Tax breaks for oil companies?

Times must be tough for the trillion dollar global oil industry that yesterday got what they wanted in Parliament and received another extension to their multi-million dollar tax break. What’s next? Community bake sales for deep sea drilling rigs?

Yesterday, the Government introduced the Taxation (Annual Rates, Employee Allowances, and Remedial Matters) Bill, an innocuous sounding bill that extends the tax exemption for non-resident oil rig and seismic vessel operators. It is a ‘Tax Breaks for Fossil Fuels’ bill, plain and simple, and yet another example of the National Government bending over backwards for big oil.

Kiwi companies and workers have to pay tax but not offshore oil companies. It defies economic logic that one of the most profitable industries in the world is getting tax breaks from our Government.

WWF estimates the cost of this extended tax break to be worth around $5m a year and when you add it to the $40m of other fossil fuel tax breaks, and $25m of free seismic surveys, the oil industry is getting a very, very good deal from the taxpayer.

Interestingly, Treasury opposes this tax break extension as does the OECD. The latest OECD country report says, “tax concessions distort investment decisions in favour of fossil fuel production over more sustainable sources of growth and counteract New Zealand’s efforts to address global climate change and should thus be discontinued.” Treasury opposes the exemption on the grounds of it setting an unwanted precedent.

Globally public fossil fuel subsidies like these incentivise investment in dirty energy that’s contributing to climate change and harming our kid’s futures.

The National Government can still stop its multimillion dollar tax breaks to the oil and gas industry and use the money saved to support the transition to clean energy.

 

7 thoughts on “Tax breaks for oil companies?

  1. Oh for goodness sake. This is just alignment with international double-taxation agreements. If a rig operator comes to New Zealand to do work, and they remain here for longer than 6 months, without this legislation, they would have to pay tax twice – once in New Zealand and again where they are domiciled. Without this legislation, they would (and did) leave after 179 days. Which was a problem if they were in the middle of drilling a well, and meant that companies here would have to pay mobilization costs twice to get them back again (at about $20 million a time). That is if they could even attract drilling companies here for a short campaign far from anywhere. Note that it does not apply to support vessels or crew etc. but then again, it is another example of Gareth’s ideological hatred getting in the way of commercial sense.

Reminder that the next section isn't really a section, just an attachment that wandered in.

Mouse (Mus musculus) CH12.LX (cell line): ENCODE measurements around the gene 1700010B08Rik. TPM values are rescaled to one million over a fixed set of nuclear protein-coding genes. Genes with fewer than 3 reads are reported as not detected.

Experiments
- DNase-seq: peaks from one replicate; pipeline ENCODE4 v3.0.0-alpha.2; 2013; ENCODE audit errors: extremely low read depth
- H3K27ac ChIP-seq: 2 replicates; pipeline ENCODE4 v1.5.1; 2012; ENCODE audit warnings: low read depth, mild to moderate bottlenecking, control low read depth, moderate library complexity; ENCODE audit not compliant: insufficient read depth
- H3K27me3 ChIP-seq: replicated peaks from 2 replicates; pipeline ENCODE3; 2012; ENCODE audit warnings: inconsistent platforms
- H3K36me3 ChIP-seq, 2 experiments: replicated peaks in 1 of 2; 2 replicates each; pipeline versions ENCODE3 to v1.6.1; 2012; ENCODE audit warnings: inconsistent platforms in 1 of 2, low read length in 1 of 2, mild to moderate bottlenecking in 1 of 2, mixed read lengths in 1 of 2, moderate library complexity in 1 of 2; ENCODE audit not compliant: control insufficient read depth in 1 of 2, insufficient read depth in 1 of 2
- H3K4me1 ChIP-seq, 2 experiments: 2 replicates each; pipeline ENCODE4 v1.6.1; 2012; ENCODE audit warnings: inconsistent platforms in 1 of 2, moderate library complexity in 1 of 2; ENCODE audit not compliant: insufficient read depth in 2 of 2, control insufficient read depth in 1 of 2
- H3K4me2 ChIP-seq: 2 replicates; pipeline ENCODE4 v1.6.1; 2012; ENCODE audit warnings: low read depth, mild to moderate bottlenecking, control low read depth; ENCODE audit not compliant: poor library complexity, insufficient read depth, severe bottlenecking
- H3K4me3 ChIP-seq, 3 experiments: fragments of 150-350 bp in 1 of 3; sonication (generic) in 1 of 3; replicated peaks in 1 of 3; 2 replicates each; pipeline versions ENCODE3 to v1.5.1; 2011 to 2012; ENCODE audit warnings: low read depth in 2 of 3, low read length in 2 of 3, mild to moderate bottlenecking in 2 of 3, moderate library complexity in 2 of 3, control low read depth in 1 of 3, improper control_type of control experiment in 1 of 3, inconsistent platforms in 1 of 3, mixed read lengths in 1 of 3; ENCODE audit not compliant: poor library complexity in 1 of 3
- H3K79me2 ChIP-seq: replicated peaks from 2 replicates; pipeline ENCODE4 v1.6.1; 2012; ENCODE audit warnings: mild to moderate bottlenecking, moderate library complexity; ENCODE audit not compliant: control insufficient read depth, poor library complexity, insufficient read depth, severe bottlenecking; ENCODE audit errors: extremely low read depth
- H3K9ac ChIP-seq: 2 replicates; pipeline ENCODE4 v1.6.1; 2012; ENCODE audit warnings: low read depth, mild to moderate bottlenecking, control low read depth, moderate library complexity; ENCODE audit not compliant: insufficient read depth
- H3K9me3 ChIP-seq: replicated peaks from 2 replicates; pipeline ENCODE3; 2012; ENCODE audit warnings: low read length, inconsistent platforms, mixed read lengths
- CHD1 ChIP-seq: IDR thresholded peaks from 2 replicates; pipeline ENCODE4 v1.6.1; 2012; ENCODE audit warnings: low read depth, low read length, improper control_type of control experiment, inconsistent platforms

Just like he claims “free seismic” is a subsidy, and conveniently ignores that fact that the government gets probably 10 times or more “free seismic” from the oil companies under the Crown Minerals Act, and that this seismic has other uses than just oil exploration – things. Like seabed mapping and picking up fault lines (which were recently used for a good tsunami threat assessment study on the west coast).

  2. Given this government, and previous Labour governments, have been prepared to give subsidies to off shore oil rigs because of ‘potential future reveunes’ where does a small but growing business apply for a slice of this pie? I was taking to my butcher at the local shops. He’s a young fella who’s just taken over the business. He wants to expand and employ more people. Given the quality of his bar-b-que steaks he’s likely to succeed. But does he get a tax break like the oil companies? Not on your nelly. Personally I know who I’d like to see the government subsidise, and it’s not an offshore dominated industry that puts our environmental reputation at risk.

  3. The debate surrounding the introduction of this provision, and, in particular the late, great, Rod Donald’s contributions, all the way back from the first reading of the Taxation (Base Maintenance and Miscellaneous Provisions) Bill of 2005 are a great bit of history. Thanks to Hansard, we can enjoy it all over again :link:.

  4. Anyone know the total tax take from oil and gas based products? Strikes me it’s in the hundreds of millions of dollars, and when you add to that royalties from local extraction it probably makes $5 million look like chump change. We do get the other side of the story too, whereby NZ tax payers who work on oil rigs etc, overseas pay taxes here in NZ on their global earnings.

    Again, a bit of a one sided view of the coin.

  5. unbelievable – except that the bunch of clowns and jokers in the surreal comedy called “cabinet’ are capable of anything

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